In this case, it is not necessary for the plaintiff to rely on section 24 to commence the new action since, because of her minority, the time in which her suit might be brought has not expired. Ill Rev Stats, c 83, § 22.
The defendant raises the further point that the hearing held on plaintiff's petition under section 72 to vacate the prior order of dismissal in the first case was an adjudication of the merits of that case and, therefore, a bar to subsequent litigation under the doctrine of res adjudicata. In support of his contention that a hearing on a section 72 petition is an adjudication of the merits of the case, the defendant cites the cases of Athletic Ass'n of University of Illinois v. Crawford, supra, and Jones v. Reuss, 47 Ill. App.2d 212, 197 N.E.2d 709. In the Athletic Association case, the complaint and countercomplaint were dismissed by motion of court, pursuant to administrative rule, for want of prosecution. The case was reinstated on the defendant's motion 26 months after the order of dismissal by the trial court. On appeal, the order of reinstatement was reversed on the grounds that the dismissal order was a final, appealable order and that therefore the trial court lost jurisdiction to entertain a motion 30 days after its entry. Further, the motion to reinstate did not qualify as a petition under section 72 since it was not filed within the two years as required by that section. Although it would appear in the Athletic Association case that the defendant's cause of action was barred by the statute of limitations, the case clearly did not stand for the proposition that there had been an adjudication of the merits of the cause.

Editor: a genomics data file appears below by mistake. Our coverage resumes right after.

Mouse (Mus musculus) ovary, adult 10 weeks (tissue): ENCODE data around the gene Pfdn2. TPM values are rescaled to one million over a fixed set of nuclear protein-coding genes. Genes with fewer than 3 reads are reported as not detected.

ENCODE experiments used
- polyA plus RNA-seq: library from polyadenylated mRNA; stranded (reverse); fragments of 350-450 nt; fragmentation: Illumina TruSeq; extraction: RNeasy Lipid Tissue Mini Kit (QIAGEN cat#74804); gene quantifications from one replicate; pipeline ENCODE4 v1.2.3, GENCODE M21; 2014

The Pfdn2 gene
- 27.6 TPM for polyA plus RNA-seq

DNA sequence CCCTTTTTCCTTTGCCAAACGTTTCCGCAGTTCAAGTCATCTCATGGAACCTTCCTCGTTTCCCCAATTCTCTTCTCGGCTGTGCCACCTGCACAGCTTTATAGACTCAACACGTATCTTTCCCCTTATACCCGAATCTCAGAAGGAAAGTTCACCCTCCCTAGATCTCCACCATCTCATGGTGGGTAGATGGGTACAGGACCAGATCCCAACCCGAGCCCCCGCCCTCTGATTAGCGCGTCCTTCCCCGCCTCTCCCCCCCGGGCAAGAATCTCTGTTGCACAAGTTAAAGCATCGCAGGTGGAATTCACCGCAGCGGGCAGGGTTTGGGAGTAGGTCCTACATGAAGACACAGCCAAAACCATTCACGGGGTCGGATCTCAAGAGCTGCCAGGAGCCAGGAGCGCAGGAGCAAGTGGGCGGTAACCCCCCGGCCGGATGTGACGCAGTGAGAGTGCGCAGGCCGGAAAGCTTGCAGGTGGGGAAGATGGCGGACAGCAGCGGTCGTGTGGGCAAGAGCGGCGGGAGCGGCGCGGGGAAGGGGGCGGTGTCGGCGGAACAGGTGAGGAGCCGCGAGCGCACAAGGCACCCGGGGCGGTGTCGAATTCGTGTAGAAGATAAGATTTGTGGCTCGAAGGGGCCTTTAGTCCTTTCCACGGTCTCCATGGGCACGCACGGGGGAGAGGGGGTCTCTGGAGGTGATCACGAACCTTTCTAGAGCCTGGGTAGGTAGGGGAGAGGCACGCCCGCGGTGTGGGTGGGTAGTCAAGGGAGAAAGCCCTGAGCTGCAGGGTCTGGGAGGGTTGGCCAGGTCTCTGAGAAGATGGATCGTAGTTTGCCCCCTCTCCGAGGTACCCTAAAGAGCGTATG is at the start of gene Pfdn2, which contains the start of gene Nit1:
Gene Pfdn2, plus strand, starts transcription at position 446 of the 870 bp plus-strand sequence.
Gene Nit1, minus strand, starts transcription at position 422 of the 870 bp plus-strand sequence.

In Jones v. Reuss, supra, the complaint, filed in 1960, was dismissed in 1962, on motion of the court, when the plaintiff failed to comply with an order of court to furnish certain information as to his income. The judgment order contained a finding that the defendant was "not guilty." One year later, the plaintiff filed a motion to vacate the judgment and, after a hearing, the motion was denied. Two months after the hearing, the plaintiff filed a further petition, expressly under section 72, to modify the judgment. The trial court sustained the defendant's motion to strike the petition on the grounds that the earlier motion was in reality a section 72 petition and its denial was an adjudication of the issues. The court of review affirmed the lower court on that basis. The Jones case does not support the position that a hearing on a section 72 petition is necessarily an adjudication of the issues in the lawsuit but only that it is an adjudication of those issues raised in the petition itself. The Jones decision would be applicable to ...